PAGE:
OpenPIV tutorial

In this tutorial we read a pair of images and perform the PIV using a standard algorithm. At the end, the velocity vector field is plotted.

from openpiv import tools, pyprocess, validation, filters, scaling

import numpy as np
import matplotlib.pyplot as plt
%matplotlib inline

import imageio
import importlib_resources
import pathlib

Reading images:

The images can be read using the imread function, and diplayed with matplotlib.


path = importlib_resources.files('openpiv')

frame_a = tools.imread( path / 'data/test1/exp1_001_a.bmp' ) frame_b = tools.imread( path / 'data/test1/exp1_001_b.bmp' ) fig,ax = plt.subplots(1,2,figsize=(12,10)) ax[0].imshow(frame_a,; ax[1].imshow(frame_b,;


In this tutorial, we are going to use the extended_search_area_piv function, wich is a standard PIV cross-correlation algorithm.

This function allows the search area (search_area_size) in the second frame to be larger than the interrogation window in the first frame (window_size). Also, the search areas can overlap (overlap).

The extended_search_area_piv function will return three arrays. 1. The u component of the velocity vectors 2. The v component of the velocity vectors 3. The signal-to-noise ratio (S2N) of the cross-correlation map of each vector. The higher the S2N of a vector, the higher the probability that its magnitude and direction are correct.

winsize = 32 # pixels, interrogation window size in frame A
searchsize = 38  # pixels, search area size in frame B
overlap = 17 # pixels, 50% overlap
dt = 0.02 # sec, time interval between the two frames

u0, v0, sig2noise = pyprocess.extended_search_area_piv(

The function get_coordinates finds the center of each interrogation window. This will be useful later on when plotting the vector field.

x, y = pyprocess.get_coordinates(


Strictly speaking, we are ready to plot the vector field. But before we do that, we can perform some convenient pos-processing.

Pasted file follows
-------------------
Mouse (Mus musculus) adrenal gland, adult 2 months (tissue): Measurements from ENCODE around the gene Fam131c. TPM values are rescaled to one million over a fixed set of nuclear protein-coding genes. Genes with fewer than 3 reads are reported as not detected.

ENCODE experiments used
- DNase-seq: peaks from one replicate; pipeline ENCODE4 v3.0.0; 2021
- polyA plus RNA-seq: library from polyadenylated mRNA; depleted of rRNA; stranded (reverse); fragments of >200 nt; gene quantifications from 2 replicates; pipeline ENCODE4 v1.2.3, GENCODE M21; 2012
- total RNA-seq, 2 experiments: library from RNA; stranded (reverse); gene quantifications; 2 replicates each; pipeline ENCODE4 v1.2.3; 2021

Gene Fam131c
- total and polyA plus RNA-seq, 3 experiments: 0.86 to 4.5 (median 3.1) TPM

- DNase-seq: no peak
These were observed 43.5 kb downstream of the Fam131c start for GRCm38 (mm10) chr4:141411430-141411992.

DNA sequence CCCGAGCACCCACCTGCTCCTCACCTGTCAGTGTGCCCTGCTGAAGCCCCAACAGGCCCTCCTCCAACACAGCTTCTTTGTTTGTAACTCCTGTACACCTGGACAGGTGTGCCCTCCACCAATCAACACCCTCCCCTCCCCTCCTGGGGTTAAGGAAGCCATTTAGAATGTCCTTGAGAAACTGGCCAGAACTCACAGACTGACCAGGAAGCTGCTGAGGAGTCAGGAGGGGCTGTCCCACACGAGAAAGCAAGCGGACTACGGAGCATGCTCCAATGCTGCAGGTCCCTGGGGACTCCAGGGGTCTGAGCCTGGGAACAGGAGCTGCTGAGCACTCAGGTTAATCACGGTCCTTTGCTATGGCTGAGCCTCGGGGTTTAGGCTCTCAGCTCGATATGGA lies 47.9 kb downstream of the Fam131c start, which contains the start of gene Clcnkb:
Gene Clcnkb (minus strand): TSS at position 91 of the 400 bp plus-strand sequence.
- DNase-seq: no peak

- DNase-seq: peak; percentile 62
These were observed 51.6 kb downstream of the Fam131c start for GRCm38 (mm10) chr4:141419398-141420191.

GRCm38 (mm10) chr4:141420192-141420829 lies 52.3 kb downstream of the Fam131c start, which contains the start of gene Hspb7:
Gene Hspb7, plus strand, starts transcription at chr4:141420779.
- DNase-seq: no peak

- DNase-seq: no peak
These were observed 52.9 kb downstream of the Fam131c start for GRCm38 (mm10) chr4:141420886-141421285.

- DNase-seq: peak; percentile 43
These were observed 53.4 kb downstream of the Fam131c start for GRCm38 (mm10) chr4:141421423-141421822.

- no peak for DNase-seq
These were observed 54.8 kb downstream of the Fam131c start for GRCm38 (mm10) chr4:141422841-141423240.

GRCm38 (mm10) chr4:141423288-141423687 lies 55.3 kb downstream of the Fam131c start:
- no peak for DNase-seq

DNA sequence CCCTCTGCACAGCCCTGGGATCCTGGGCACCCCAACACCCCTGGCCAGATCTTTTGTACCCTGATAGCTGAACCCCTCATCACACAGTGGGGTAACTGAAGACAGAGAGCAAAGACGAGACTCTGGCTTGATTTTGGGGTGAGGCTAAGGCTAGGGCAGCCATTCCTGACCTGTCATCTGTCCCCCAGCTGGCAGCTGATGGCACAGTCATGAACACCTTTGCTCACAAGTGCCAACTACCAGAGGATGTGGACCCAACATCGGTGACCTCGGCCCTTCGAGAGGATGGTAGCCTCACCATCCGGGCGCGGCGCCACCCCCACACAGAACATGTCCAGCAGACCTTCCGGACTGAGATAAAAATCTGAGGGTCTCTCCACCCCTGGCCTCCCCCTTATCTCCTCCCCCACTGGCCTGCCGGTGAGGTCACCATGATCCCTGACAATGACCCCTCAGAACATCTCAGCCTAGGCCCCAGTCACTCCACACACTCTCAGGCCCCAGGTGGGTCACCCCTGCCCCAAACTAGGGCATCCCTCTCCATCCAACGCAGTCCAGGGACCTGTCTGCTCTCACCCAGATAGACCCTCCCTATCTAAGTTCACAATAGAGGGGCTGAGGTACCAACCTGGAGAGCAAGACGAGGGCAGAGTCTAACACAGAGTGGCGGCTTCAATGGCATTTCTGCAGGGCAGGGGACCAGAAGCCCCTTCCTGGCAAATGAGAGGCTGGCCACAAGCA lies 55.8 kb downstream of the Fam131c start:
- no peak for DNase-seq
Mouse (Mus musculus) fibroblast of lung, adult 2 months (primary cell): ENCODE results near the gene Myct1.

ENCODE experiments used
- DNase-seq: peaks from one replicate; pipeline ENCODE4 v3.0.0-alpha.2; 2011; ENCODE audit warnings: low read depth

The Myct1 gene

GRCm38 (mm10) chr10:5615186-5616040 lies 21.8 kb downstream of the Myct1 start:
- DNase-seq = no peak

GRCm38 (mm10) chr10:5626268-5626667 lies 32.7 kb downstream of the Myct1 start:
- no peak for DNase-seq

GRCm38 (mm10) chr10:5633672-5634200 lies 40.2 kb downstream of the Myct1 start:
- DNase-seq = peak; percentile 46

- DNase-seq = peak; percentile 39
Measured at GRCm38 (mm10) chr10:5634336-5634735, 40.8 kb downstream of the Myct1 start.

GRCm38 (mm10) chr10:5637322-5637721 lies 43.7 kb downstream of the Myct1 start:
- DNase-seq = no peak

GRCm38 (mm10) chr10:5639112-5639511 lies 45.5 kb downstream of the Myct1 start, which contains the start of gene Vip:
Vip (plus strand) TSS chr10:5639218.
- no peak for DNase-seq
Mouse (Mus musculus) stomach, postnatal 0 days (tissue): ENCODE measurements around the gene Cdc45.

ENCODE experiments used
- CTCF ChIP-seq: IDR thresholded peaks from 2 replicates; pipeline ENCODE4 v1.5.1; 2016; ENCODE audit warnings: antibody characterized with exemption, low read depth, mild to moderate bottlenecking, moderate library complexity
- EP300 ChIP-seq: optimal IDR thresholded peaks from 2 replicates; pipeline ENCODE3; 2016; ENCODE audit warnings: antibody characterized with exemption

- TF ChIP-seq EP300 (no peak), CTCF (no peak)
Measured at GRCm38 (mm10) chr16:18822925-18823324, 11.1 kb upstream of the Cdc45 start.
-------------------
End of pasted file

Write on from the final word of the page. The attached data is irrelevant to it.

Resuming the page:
To start, lets use the function sig2noise_val to get a mask indicating which vectors have a minimum amount of S2N. Vectors below a certain threshold are substituted by NaN. If you are not sure about which threshold value to use, try taking a look at the S2N histogram with:


invalid_mask = validation.sig2noise_val(
    threshold = 1.05,

Another useful function is replace_outliers, which will find outlier vectors, and substitute them by an average of neighboring vectors. The larger the kernel_size the larger is the considered neighborhood. This function uses an iterative image inpainting algorithm. The amount of iterations can be chosen via max_iter.

u2, v2 = filters.replace_outliers(
    u0, v0,

Next, we are going to convert pixels to millimeters, and flip the coordinate system such that the origin becomes the bottom left corner of the image.

# convert x,y to mm
# convert u,v to mm/sec

x, y, u3, v3 = scaling.uniform(
    x, y, u2, v2,
    scaling_factor = 96.52,  # 96.52 pixels/millimeter

# 0,0 shall be bottom left, positive rotation rate is counterclockwise
x, y, u3, v3 = tools.transform_coordinates(x, y, u3, v3)


The function save is used to save the vector field to a ASCII tabular file. The coordinates and S2N mask are also saved.

[29]:'exp1_001.txt' , x, y, u3, v3, invalid_mask)

Finally, the vector field can be plotted with display_vector_field.

Vectors with S2N bellow the threshold are displayed in red.

fig, ax = plt.subplots(figsize=(8,8))
    ax=ax, scaling_factor=96.52,
    scale=50, # scale defines here the arrow length
    width=0.0035, # width is the thickness of the arrow
    on_img=True, # overlay on the image
    image_name= str(path / 'data'/'test1'/'exp1_001_a.bmp'),